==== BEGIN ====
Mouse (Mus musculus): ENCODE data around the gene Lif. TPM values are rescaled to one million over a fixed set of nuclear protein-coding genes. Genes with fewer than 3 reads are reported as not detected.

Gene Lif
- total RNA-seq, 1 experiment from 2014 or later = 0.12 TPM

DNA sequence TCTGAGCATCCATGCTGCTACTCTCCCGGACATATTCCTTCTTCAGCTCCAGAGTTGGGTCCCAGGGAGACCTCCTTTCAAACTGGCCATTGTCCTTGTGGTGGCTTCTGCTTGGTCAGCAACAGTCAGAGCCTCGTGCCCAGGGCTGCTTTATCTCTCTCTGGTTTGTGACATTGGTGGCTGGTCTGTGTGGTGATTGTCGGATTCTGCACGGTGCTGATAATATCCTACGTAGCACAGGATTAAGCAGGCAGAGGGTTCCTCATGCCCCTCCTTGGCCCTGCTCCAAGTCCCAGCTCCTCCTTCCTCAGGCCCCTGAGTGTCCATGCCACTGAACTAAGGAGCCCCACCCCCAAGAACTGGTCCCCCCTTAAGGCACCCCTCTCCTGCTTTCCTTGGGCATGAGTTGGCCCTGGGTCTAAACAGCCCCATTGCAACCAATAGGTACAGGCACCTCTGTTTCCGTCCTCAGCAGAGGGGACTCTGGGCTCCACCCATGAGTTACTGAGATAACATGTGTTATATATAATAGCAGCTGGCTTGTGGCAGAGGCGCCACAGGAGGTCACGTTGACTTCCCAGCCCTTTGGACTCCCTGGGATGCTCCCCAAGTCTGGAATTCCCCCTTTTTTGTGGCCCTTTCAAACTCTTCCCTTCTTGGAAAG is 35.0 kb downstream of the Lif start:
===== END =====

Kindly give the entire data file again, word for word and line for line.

Mouse (Mus musculus): ENCODE data around the gene Lif. TPM values are rescaled to one million over a fixed set of nuclear protein-coding genes. Genes with fewer than 3 reads are reported as not detected.

Gene Lif
- total RNA-seq, 1 experiment from 2014 or later = 0.12 TPM

DNA sequence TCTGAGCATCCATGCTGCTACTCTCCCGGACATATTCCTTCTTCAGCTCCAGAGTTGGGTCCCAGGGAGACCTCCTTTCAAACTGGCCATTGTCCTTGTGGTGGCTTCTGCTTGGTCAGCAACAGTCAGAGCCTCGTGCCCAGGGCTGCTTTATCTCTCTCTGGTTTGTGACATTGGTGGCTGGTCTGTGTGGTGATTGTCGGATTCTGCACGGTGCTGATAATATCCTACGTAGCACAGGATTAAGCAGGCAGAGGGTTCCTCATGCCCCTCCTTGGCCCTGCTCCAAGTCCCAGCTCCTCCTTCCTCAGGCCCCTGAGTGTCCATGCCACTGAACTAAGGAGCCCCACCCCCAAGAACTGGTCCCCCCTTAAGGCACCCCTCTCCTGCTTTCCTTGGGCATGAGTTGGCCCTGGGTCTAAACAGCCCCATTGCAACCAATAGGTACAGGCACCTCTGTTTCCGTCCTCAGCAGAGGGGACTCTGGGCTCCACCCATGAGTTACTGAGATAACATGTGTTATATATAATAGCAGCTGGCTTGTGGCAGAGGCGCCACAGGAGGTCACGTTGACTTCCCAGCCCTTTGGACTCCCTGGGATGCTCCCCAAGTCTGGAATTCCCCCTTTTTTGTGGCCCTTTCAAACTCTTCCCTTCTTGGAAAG is 35.0 kb downstream of the Lif start: